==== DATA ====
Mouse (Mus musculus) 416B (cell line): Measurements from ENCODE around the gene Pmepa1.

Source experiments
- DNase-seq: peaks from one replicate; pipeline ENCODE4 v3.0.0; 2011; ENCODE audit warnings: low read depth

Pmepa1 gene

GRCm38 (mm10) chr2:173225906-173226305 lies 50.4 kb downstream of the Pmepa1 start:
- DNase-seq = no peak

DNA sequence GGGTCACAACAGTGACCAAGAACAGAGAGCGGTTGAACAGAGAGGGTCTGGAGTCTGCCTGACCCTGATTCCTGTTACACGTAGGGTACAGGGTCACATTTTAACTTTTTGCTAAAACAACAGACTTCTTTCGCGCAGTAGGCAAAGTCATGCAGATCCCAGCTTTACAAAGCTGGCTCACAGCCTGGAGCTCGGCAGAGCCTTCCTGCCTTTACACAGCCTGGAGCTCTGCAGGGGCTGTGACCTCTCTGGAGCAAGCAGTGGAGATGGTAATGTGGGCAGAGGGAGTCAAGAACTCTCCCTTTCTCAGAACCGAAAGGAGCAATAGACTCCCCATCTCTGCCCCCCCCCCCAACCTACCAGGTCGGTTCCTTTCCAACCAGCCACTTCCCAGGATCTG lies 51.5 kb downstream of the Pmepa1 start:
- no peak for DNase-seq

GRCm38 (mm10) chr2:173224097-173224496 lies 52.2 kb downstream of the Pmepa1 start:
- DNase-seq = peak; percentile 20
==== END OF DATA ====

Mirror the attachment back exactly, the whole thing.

Mouse (Mus musculus) 416B (cell line): Measurements from ENCODE around the gene Pmepa1.

Source experiments
- DNase-seq: peaks from one replicate; pipeline ENCODE4 v3.0.0; 2011; ENCODE audit warnings: low read depth

Pmepa1 gene

GRCm38 (mm10) chr2:173225906-173226305 lies 50.4 kb downstream of the Pmepa1 start:
- DNase-seq = no peak

DNA sequence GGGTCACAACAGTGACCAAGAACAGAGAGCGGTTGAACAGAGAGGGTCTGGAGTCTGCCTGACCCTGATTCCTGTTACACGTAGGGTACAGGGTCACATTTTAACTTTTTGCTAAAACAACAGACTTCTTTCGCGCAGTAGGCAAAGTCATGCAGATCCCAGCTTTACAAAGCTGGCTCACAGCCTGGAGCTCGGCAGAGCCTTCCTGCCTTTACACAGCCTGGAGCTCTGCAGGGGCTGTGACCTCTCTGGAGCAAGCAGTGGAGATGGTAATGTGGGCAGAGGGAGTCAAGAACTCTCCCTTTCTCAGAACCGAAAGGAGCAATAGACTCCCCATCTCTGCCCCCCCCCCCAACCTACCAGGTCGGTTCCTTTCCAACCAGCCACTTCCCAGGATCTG lies 51.5 kb downstream of the Pmepa1 start:
- no peak for DNase-seq

GRCm38 (mm10) chr2:173224097-173224496 lies 52.2 kb downstream of the Pmepa1 start:
- DNase-seq = peak; percentile 20